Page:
• Paul Lucas February 18, 2014 at 2:14 pm

    Ms. Wurts, what an incredibly elegant piece. Thanks so much for sharing. I first came to your writing through the novels you co-wrote with R.E.F. In any case, it seems that you’ve touched a nerve. Even in the great leveling world of ebooks, self published or otherwise, newness is a great trump card (as is lower price).

  • Hanna @ The Waystone Owl February 18, 2014 at 5:26 pm

    “Internet buzz over books that ‘take’ quickly drive numbers, and computer tracking tells a publisher, in real time, what is taking off – the downside risk: authors that don’t hit this accelerated trending get dropped, faster than ever before.”
    Very very true. The other day I actually came across the blog of a writer who had managed to get her book published, but because it didn’t get enough hype, she decided after years and years of working on it, to stop and start a new project. I thought it was very sad, but then again, that’s how it works, I guess. It’s a terrible thing but are there really any solutions to it that anyone can think of?
    Just like Mark Lawrence said ^ (by the way, woah, a famous author commented on your blog, dude! /momentarily gazes at you in shock/), word of mouth sells books. It still sucks for those whose books don’t become “famous”, though.

  • Michael McClung February 18, 2014 at 11:12 pm

    Ebooks are forever. Virtual shelf space is unlimited. And the playing field is much, much more level at electronic retailing sites.

    Slow burn can certainly still work; just not in brick and mortar settings, not any more. If publishing houses can’t see that then they will have only themselves to blame when dropped midlisters give them the cold shoulder the next time around.

  • Victoria Van Vlear February 19, 2014 at 8:22 am

    Wow; what a great post! I’ve never read a piece that goes into such depth about the history of the genre.
    I hear again and again that word of mouth is one of the best ways to sell a book. A good product, combined with marketing diligence, means that authors don’t have to rely on traditional publishing as much as they did before the digital age. Thanks for the post.

  • […] …on “The Unrecognised Trajectory of Slow Burn Success.” […]

  • Alex February 20, 2014 at 11:36 am

    There are a lot of reasons why slow burning success doesn’t work on the internet, of which this blog helps perpetrate a few of them. The biggest of which is the (false) idea of fracturing of audience.

    There isn’t a giant dissemination of any audience, in any media, what has happened instead is the loss of the causal audience, while the larger consumers instead form into a hive mind of sorts. People are no longer picking books based on reviews or if it’s worth reading but instead are picking them based on what everyone else is talking about. These communities don’t keep talking about new(er) stuff after a few weeks, focusing instead on the same old same old. Simply because that is what the rest of the people are talking about.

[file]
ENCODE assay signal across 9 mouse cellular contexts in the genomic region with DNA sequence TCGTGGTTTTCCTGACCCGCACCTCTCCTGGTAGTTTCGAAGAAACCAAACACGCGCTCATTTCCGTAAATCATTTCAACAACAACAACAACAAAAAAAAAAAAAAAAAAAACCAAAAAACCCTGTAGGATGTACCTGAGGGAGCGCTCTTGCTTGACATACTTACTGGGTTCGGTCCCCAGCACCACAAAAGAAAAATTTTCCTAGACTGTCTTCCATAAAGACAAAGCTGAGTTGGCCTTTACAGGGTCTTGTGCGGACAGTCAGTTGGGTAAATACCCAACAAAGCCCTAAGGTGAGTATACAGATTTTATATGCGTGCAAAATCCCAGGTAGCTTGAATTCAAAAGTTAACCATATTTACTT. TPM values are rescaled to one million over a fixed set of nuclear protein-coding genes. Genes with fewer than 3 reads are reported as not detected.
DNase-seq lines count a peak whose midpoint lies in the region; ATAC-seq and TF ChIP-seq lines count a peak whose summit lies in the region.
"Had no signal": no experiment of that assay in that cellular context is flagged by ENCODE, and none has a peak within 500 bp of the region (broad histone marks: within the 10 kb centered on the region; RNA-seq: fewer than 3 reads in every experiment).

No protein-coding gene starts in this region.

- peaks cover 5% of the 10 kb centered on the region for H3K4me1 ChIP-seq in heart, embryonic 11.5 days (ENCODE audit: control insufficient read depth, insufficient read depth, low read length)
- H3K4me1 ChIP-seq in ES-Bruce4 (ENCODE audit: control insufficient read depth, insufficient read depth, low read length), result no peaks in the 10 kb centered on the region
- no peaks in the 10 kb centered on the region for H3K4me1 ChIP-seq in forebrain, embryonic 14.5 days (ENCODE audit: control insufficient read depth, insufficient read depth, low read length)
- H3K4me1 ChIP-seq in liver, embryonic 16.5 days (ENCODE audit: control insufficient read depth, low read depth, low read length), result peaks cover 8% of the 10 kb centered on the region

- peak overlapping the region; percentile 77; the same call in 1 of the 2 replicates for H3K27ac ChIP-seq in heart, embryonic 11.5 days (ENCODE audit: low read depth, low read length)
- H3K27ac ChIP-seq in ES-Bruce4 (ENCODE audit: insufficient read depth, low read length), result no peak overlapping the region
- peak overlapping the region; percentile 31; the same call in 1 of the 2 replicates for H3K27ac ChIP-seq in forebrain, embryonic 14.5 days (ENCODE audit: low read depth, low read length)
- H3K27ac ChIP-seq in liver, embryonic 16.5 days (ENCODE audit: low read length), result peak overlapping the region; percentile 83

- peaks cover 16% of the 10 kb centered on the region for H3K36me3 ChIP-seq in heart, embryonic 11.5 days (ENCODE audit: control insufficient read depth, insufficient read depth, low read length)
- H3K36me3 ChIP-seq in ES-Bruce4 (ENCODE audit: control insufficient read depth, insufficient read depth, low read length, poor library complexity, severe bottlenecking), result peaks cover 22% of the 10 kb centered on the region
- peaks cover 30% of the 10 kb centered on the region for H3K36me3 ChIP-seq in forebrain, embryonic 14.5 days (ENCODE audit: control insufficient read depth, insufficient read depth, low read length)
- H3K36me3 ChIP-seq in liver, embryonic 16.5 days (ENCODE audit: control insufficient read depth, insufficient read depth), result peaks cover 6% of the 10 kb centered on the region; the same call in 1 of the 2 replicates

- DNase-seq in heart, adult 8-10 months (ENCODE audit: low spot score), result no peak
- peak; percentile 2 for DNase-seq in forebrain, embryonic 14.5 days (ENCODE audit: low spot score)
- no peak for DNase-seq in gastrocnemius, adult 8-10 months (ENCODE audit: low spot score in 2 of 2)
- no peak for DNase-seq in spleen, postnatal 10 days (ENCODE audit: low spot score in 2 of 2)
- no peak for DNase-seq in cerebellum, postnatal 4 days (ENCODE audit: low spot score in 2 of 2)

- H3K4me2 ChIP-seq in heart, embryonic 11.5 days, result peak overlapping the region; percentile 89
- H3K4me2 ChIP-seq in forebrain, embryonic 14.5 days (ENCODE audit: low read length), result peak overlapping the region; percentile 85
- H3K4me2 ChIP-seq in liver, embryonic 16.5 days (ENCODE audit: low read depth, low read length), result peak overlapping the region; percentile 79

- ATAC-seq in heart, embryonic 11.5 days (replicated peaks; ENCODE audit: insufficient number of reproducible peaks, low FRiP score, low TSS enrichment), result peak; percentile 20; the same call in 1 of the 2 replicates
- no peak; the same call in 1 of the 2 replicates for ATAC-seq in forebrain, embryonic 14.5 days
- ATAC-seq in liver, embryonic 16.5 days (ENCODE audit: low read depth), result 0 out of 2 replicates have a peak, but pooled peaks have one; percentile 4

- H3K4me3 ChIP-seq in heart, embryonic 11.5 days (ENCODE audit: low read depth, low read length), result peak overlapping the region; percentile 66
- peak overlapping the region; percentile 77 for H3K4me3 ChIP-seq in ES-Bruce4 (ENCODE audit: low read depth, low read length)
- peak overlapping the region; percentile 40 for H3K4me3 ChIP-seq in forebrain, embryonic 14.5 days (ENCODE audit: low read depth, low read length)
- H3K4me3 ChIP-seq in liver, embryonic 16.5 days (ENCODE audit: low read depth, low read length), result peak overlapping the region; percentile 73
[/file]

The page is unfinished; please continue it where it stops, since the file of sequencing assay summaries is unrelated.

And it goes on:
People care more about being part of the conversation than actually using their time wisely. Take reddit, probably the biggest community on the internet for Fantasy. Any thread you go into where people are asking for book suggestions (no matter what type of books the OP asks for) nets basically the same 15 or so suggestions. Maybe one or two slightly different ones. It doesn’t matter what type of story you want, you’re going to get a book by Sanderson suggested to you. Wheel of Time and Game of Thrones might get tossed out, same with Jim Butcher stuff. Don’t like Grimdark? Who cares here comes a Mark Laurence book, and forget about how terrible the first book is, Michael J. Sullivan’s books are going to get sent your way. One offs that focus on quality don’t matter to these average readers, and because there are so many of these lazy readers newer stuff will never have enough clout to be pushed to the top.

    The low bar to entry also hurts quality books. Websites now have more books than ever to focus on and cover, giving less time to cover quality books in detail. Sites I use to be able to trust to give me good suggestions have drown in trying to cover as much as possible. Again take reddit, AMA’s and Author spotlights use to be reserved for authors who had written multiple books, so you knew at least they had some fans.

    Now, it’s part of release plans to have some authors do AMA’s, weakening the format and making it frustrating to discover new, well written books. Its gotten so bad in the last few months that its become impossible to gather any understand of the quality of books based on these, as many of the same questions are recycled over and over with little of the book being discussed.

    Finally, and this one is the biggest. The politically bullshit within the SFF needs to end, full stop. has become unreadable because they are pushing this hyper progressive agenda within every blog post, often commenting on subjects they normally don’t touch (comic books, video games) to address something without knowing the full with of the situation.